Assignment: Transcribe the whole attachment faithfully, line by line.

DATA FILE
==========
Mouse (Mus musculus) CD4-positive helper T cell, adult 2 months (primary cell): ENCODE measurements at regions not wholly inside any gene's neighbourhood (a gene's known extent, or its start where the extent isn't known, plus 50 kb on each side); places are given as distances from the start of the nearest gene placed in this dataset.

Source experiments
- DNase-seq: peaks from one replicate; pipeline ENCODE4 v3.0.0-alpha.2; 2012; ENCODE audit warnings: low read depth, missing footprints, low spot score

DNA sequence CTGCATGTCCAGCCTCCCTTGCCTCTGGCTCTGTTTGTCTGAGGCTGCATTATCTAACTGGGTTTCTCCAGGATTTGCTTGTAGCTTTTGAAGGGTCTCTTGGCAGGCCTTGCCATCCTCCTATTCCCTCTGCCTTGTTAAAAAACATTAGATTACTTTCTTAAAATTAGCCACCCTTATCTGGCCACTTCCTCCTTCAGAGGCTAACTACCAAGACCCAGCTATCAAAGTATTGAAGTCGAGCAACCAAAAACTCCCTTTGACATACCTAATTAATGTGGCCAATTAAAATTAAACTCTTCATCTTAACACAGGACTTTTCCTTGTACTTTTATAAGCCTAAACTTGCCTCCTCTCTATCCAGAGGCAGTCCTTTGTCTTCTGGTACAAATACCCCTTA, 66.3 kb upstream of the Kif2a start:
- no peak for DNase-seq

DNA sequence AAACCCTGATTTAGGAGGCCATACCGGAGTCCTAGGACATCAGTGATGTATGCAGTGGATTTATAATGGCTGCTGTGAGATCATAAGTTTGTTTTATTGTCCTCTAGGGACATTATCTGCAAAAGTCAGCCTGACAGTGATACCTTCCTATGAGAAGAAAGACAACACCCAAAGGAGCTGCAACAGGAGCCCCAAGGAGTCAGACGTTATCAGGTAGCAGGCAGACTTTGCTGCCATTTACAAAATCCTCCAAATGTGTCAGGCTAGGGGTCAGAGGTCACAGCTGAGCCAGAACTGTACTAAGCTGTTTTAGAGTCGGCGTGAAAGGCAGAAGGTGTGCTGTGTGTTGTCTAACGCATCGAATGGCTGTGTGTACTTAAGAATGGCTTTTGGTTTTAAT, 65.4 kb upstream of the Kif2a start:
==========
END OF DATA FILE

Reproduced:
Mouse (Mus musculus) CD4-positive helper T cell, adult 2 months (primary cell): ENCODE measurements at regions not wholly inside any gene's neighbourhood (a gene's known extent, or its start where the extent isn't known, plus 50 kb on each side); places are given as distances from the start of the nearest gene placed in this dataset.

Source experiments
- DNase-seq: peaks from one replicate; pipeline ENCODE4 v3.0.0-alpha.2; 2012; ENCODE audit warnings: low read depth, missing footprints, low spot score

DNA sequence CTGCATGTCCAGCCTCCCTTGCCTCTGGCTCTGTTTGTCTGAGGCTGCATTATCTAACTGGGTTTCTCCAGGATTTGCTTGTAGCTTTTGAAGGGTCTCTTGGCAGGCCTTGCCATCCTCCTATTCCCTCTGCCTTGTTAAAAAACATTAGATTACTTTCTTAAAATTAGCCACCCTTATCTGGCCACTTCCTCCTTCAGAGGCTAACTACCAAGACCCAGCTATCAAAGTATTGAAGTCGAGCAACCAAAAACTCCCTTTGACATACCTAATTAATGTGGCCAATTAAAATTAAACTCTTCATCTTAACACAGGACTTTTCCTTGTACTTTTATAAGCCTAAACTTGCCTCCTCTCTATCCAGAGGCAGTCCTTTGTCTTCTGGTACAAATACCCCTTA, 66.3 kb upstream of the Kif2a start:
- no peak for DNase-seq

DNA sequence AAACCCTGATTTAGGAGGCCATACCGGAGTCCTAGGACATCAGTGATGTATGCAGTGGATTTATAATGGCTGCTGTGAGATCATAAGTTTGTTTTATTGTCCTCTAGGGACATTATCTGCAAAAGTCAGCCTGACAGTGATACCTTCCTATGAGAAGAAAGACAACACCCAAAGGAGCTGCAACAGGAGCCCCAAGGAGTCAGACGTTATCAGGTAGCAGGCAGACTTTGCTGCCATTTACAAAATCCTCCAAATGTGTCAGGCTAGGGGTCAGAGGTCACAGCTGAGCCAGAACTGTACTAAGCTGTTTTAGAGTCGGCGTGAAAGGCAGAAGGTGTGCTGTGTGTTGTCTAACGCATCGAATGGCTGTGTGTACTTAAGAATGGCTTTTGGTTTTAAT, 65.4 kb upstream of the Kif2a start: